First, you need to know who she is and why I would want to quote her.
She’s my mother, Jerri Lybrand, but wait don’t quit here.
In 1969 she was selected as one of an Outstanding Woman of America. She did all of the amazing things; ran the Leukemia Drive, school PTA, socialite, servant, mother of three busy children. Of course, there is more since she helped see my dad get elected to two terms in the Alabama Legislature. She was at factories at daybreak handing out brochures and smiling next to George and Lurleen Wallace, the governor and his wife, the future governor. She also happened to overcome a divorce, three back injuries, and a serious bout with some personal demons like we all face. Finally, she was the first or second woman to ever sell cars (Volvos, because they were safe and easy to sell to women) for a living in Alabama.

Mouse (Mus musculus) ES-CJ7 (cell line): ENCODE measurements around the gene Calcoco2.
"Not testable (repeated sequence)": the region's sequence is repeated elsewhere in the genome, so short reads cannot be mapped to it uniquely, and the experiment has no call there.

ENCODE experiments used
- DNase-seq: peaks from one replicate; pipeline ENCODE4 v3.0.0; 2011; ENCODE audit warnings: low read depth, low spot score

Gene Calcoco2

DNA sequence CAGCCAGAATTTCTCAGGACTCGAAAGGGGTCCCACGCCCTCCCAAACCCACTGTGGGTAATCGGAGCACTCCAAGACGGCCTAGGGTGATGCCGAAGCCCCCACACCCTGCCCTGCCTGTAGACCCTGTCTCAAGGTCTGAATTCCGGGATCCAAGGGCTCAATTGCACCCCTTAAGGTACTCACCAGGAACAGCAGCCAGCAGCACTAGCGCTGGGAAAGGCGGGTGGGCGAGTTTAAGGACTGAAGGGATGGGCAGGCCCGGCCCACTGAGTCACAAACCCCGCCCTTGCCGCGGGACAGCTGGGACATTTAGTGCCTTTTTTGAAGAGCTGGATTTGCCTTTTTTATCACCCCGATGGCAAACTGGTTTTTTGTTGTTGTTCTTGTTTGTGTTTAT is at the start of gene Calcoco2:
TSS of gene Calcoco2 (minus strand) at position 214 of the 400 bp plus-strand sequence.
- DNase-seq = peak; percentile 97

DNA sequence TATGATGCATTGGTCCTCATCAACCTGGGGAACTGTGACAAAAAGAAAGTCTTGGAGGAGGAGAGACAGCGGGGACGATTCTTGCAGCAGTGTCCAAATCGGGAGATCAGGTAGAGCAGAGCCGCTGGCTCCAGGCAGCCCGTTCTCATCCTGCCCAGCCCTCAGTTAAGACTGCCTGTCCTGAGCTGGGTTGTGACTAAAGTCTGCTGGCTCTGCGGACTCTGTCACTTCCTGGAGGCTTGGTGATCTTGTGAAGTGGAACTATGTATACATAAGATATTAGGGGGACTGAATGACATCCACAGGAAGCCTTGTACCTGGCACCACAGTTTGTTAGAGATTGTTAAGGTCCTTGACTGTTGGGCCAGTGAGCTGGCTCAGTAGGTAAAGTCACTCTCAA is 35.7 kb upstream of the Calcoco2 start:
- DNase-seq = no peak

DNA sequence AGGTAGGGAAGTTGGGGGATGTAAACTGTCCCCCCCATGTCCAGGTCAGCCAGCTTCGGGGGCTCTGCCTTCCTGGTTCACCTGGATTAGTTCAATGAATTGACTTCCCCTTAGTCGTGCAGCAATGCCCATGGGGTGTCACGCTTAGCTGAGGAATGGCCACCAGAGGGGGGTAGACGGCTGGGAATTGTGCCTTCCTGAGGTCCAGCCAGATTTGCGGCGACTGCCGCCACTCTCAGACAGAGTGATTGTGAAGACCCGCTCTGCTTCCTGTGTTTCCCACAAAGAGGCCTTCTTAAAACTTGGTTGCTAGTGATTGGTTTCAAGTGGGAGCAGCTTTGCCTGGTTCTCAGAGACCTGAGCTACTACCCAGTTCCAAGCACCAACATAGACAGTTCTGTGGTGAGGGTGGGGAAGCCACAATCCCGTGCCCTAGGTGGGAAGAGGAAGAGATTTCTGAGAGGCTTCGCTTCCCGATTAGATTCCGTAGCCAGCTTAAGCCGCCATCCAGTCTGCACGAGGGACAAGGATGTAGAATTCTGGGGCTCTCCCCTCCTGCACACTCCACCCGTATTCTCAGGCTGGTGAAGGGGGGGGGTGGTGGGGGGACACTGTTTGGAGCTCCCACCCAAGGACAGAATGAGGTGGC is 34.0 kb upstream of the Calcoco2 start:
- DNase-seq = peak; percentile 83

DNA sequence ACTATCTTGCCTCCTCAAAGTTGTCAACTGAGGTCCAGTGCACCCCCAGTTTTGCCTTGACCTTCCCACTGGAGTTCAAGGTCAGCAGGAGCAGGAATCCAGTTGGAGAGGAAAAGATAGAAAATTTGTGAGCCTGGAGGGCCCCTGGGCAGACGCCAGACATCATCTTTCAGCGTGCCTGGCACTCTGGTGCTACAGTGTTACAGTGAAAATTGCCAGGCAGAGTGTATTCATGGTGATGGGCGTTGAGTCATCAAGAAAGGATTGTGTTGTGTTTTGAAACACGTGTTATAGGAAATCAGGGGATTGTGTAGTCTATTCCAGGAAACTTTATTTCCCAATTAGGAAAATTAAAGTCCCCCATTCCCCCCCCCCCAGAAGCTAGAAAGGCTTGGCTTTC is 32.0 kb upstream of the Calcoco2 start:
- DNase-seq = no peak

So, this woman who grew up in Centre, Alabama, answered a question I posed to her as I sat down to write this chapter. “Mom,” I said. “What’s your best advice about communication?”
She didn’t really even hesitate. She said, “Stick out your hand.”
In her experience, the best action is to initiate communication. She then recounted to me how much she admired Princess Diana for this very attribute. “She was no sooner out of her Limo before her hand was out greeting the people right in front of her.”
As I pondered it, I’m thinking that may be a bit more profound than I’d like to admit. Imagine if we did little more in life than simply make sure that we were the first person to stick out our hand, what might happen? Do you as a manager, a parent, a tennis partner, a visitor, or a client initiate communication or do simply wait for others to extend their hand first? Honestly, that’s a fine question.